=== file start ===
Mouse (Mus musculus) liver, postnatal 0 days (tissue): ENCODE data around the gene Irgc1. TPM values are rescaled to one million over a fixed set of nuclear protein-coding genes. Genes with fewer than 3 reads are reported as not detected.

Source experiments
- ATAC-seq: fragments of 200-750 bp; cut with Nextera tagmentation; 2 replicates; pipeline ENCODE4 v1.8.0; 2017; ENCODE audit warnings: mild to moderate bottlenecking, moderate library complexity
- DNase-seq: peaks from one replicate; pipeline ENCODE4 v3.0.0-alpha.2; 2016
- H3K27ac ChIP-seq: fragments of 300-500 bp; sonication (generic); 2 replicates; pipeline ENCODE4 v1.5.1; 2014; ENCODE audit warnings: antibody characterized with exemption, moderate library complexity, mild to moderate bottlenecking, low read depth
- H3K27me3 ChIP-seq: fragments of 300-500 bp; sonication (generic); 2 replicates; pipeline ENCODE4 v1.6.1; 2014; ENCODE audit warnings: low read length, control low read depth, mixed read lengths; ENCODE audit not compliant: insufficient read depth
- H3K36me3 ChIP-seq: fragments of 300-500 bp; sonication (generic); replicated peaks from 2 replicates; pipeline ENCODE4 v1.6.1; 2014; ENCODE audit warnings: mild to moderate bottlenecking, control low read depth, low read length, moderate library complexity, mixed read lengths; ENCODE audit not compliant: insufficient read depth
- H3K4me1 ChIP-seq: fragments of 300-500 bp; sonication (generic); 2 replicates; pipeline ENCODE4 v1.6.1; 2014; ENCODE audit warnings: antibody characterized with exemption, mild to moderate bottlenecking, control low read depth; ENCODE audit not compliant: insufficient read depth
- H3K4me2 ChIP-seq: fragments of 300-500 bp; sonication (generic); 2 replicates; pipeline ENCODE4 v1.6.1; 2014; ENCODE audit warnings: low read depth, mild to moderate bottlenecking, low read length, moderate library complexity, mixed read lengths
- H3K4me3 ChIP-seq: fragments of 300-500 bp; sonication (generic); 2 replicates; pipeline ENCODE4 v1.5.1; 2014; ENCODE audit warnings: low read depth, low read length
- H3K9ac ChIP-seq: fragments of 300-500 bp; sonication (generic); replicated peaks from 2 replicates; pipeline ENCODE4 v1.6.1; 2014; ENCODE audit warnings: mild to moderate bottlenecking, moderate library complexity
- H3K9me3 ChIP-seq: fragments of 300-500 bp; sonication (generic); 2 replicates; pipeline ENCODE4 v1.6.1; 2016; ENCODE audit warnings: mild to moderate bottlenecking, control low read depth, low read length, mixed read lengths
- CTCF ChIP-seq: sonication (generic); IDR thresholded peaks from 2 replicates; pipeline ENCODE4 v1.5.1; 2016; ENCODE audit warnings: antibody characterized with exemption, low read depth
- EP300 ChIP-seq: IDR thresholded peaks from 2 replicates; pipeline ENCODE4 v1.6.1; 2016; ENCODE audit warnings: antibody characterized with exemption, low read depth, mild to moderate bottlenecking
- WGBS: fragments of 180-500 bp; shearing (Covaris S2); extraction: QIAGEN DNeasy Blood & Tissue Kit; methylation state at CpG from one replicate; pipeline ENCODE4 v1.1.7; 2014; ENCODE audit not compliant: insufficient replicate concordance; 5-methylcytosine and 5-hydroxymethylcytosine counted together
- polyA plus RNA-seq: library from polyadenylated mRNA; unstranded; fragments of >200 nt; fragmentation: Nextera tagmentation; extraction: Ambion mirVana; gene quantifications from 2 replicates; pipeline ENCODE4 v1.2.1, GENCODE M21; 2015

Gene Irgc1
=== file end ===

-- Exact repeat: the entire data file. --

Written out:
Mouse (Mus musculus) liver, postnatal 0 days (tissue): ENCODE data around the gene Irgc1. TPM values are rescaled to one million over a fixed set of nuclear protein-coding genes. Genes with fewer than 3 reads are reported as not detected.

Source experiments
- ATAC-seq: fragments of 200-750 bp; cut with Nextera tagmentation; 2 replicates; pipeline ENCODE4 v1.8.0; 2017; ENCODE audit warnings: mild to moderate bottlenecking, moderate library complexity
- DNase-seq: peaks from one replicate; pipeline ENCODE4 v3.0.0-alpha.2; 2016
- H3K27ac ChIP-seq: fragments of 300-500 bp; sonication (generic); 2 replicates; pipeline ENCODE4 v1.5.1; 2014; ENCODE audit warnings: antibody characterized with exemption, moderate library complexity, mild to moderate bottlenecking, low read depth
- H3K27me3 ChIP-seq: fragments of 300-500 bp; sonication (generic); 2 replicates; pipeline ENCODE4 v1.6.1; 2014; ENCODE audit warnings: low read length, control low read depth, mixed read lengths; ENCODE audit not compliant: insufficient read depth
- H3K36me3 ChIP-seq: fragments of 300-500 bp; sonication (generic); replicated peaks from 2 replicates; pipeline ENCODE4 v1.6.1; 2014; ENCODE audit warnings: mild to moderate bottlenecking, control low read depth, low read length, moderate library complexity, mixed read lengths; ENCODE audit not compliant: insufficient read depth
- H3K4me1 ChIP-seq: fragments of 300-500 bp; sonication (generic); 2 replicates; pipeline ENCODE4 v1.6.1; 2014; ENCODE audit warnings: antibody characterized with exemption, mild to moderate bottlenecking, control low read depth; ENCODE audit not compliant: insufficient read depth
- H3K4me2 ChIP-seq: fragments of 300-500 bp; sonication (generic); 2 replicates; pipeline ENCODE4 v1.6.1; 2014; ENCODE audit warnings: low read depth, mild to moderate bottlenecking, low read length, moderate library complexity, mixed read lengths
- H3K4me3 ChIP-seq: fragments of 300-500 bp; sonication (generic); 2 replicates; pipeline ENCODE4 v1.5.1; 2014; ENCODE audit warnings: low read depth, low read length
- H3K9ac ChIP-seq: fragments of 300-500 bp; sonication (generic); replicated peaks from 2 replicates; pipeline ENCODE4 v1.6.1; 2014; ENCODE audit warnings: mild to moderate bottlenecking, moderate library complexity
- H3K9me3 ChIP-seq: fragments of 300-500 bp; sonication (generic); 2 replicates; pipeline ENCODE4 v1.6.1; 2016; ENCODE audit warnings: mild to moderate bottlenecking, control low read depth, low read length, mixed read lengths
- CTCF ChIP-seq: sonication (generic); IDR thresholded peaks from 2 replicates; pipeline ENCODE4 v1.5.1; 2016; ENCODE audit warnings: antibody characterized with exemption, low read depth
- EP300 ChIP-seq: IDR thresholded peaks from 2 replicates; pipeline ENCODE4 v1.6.1; 2016; ENCODE audit warnings: antibody characterized with exemption, low read depth, mild to moderate bottlenecking
- WGBS: fragments of 180-500 bp; shearing (Covaris S2); extraction: QIAGEN DNeasy Blood & Tissue Kit; methylation state at CpG from one replicate; pipeline ENCODE4 v1.1.7; 2014; ENCODE audit not compliant: insufficient replicate concordance; 5-methylcytosine and 5-hydroxymethylcytosine counted together
- polyA plus RNA-seq: library from polyadenylated mRNA; unstranded; fragments of >200 nt; fragmentation: Nextera tagmentation; extraction: Ambion mirVana; gene quantifications from 2 replicates; pipeline ENCODE4 v1.2.1, GENCODE M21; 2015

Gene Irgc1